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Americans eat roughly 10 pounds of carrots each year. And it’s safe to assume that most of those carrots are of the two-inch long, sold by the bag, baby variety.  These popular crunchy snack items are ubiquitous, with some grocery stores carrying (literally) a ton of them.  They are relatively new, appearing in stores only since the 1990s.  What genetic legerdemain has provided us with this tiny vegetable?

None.  Baby carrots are just regular carrots, whittled down into tiny, two-bite sizes.

In the mid-1990s, Mike Yurosek owned a packaging plant in Bakersfield, California.  He and his family, under the brand “Bunny-Luv,” were selling carrots in packaging similar to the one seen here.  The cellophane packaging — standard, at the time (and still today, for the most part) — was a great way to highlight the perfection each carrot had in store.  But not all carrots are created in such perfect proportions, making the cellophane wrapping a double-edged sword.  Many were knobby, curved, or otherwise aesthetically unpleasing, making them impossible to sell in the transparent packaging associated by consumers with high quality.

Carrot packagers were taking these ugly carrots and removing them from the production lines.  Many of the carrots were fed to cows, pigs, etc., but there is an upper limit to how much beta carotene an animal’s system can tolerate before its fat turns orange due to the barnyard equivalent of carotenosis.  So Yurosek was left with few options other than throw out these excess carrots.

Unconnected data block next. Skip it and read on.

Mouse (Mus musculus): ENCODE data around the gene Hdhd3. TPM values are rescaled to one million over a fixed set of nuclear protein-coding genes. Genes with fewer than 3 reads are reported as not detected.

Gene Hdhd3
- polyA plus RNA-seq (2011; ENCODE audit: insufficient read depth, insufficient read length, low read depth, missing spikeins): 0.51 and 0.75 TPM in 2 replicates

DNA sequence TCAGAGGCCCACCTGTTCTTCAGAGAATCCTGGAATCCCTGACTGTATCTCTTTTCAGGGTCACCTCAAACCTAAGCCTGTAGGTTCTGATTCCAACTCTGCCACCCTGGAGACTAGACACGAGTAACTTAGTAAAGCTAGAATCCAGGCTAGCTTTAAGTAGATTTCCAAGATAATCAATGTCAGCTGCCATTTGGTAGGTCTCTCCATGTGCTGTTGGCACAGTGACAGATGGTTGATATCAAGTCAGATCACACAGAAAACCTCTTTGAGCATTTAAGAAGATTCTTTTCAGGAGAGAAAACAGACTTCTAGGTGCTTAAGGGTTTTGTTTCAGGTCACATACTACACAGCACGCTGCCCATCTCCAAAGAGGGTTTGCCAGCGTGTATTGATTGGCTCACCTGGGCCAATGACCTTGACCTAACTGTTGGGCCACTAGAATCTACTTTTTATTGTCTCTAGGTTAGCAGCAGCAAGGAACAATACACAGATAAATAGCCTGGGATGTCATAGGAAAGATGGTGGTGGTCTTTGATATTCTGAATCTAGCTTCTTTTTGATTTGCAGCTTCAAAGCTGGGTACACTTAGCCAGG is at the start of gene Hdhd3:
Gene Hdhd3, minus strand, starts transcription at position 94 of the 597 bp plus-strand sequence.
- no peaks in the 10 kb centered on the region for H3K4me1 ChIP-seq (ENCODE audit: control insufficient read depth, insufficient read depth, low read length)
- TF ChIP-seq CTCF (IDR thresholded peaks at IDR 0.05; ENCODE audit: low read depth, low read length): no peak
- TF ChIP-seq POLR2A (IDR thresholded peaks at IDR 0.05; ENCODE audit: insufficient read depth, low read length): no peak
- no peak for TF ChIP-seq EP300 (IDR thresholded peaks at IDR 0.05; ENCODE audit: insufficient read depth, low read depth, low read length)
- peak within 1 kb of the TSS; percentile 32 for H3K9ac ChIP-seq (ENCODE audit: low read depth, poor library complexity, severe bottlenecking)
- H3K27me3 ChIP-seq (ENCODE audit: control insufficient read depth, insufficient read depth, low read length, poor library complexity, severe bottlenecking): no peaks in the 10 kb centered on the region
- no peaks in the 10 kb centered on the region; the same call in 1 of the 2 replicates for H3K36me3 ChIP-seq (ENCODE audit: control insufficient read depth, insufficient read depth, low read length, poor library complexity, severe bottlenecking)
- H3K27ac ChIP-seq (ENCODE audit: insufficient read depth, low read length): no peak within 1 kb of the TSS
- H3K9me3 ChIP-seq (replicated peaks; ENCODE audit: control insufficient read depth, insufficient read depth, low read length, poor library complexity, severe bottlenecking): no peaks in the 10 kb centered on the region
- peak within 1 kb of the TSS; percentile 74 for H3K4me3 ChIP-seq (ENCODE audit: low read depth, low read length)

The idea to cut them into small, snack-sized delights came to him when he realized that frozen carrot vendors were, by and large, already doing this with his aesthetically pleasing carrots — that is, they were chopping them into smaller (albeit not this small) sizes, flash freezing them, and reselling them.  Yurosek found a frozen food company which was about to go under and bought one of its green bean cutters — which, as he told USA Today, happened to cut vegetables into two inch pieces.

A few rounds of testing and refinement led to the food which we now buy one pound, bagged, at a time.  Same carrots, only smaller.  No babies were harmed in their making — not even baby carrots.

Bonus fact: Carrots contain a natural pesticide called falcarinol, which, per a 2005 study, may reduce the odds of developing cancer.

From the Archives:  Carrots Were Originally Purple. Really.

Related product: If you absolutely insist on seeing a baby carrot, we suggest one of these or perhaps this.  Baby not included.

Originally published

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